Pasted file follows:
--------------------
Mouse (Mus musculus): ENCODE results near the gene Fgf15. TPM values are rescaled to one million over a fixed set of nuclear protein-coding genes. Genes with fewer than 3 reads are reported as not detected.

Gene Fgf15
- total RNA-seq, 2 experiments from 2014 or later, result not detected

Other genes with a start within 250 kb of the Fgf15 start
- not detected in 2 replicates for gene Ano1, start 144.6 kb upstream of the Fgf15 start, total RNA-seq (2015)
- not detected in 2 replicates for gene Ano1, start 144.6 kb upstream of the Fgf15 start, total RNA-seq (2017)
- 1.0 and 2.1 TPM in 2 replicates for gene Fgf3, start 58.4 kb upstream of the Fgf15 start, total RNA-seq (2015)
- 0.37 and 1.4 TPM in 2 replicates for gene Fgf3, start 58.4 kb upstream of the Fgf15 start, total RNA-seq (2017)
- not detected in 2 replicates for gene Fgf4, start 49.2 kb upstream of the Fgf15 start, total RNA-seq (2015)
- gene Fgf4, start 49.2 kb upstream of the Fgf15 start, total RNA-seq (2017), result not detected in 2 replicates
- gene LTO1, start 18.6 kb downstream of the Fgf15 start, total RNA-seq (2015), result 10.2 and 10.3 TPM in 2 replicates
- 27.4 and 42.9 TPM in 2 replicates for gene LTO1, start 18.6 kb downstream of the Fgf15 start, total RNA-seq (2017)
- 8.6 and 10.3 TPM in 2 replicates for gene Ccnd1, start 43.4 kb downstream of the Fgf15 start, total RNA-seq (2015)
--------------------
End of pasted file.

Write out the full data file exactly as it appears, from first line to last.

Mouse (Mus musculus): ENCODE results near the gene Fgf15. TPM values are rescaled to one million over a fixed set of nuclear protein-coding genes. Genes with fewer than 3 reads are reported as not detected.

Gene Fgf15
- total RNA-seq, 2 experiments from 2014 or later, result not detected

Other genes with a start within 250 kb of the Fgf15 start
- not detected in 2 replicates for gene Ano1, start 144.6 kb upstream of the Fgf15 start, total RNA-seq (2015)
- not detected in 2 replicates for gene Ano1, start 144.6 kb upstream of the Fgf15 start, total RNA-seq (2017)
- 1.0 and 2.1 TPM in 2 replicates for gene Fgf3, start 58.4 kb upstream of the Fgf15 start, total RNA-seq (2015)
- 0.37 and 1.4 TPM in 2 replicates for gene Fgf3, start 58.4 kb upstream of the Fgf15 start, total RNA-seq (2017)
- not detected in 2 replicates for gene Fgf4, start 49.2 kb upstream of the Fgf15 start, total RNA-seq (2015)
- gene Fgf4, start 49.2 kb upstream of the Fgf15 start, total RNA-seq (2017), result not detected in 2 replicates
- gene LTO1, start 18.6 kb downstream of the Fgf15 start, total RNA-seq (2015), result 10.2 and 10.3 TPM in 2 replicates
- 27.4 and 42.9 TPM in 2 replicates for gene LTO1, start 18.6 kb downstream of the Fgf15 start, total RNA-seq (2017)
- 8.6 and 10.3 TPM in 2 replicates for gene Ccnd1, start 43.4 kb downstream of the Fgf15 start, total RNA-seq (2015)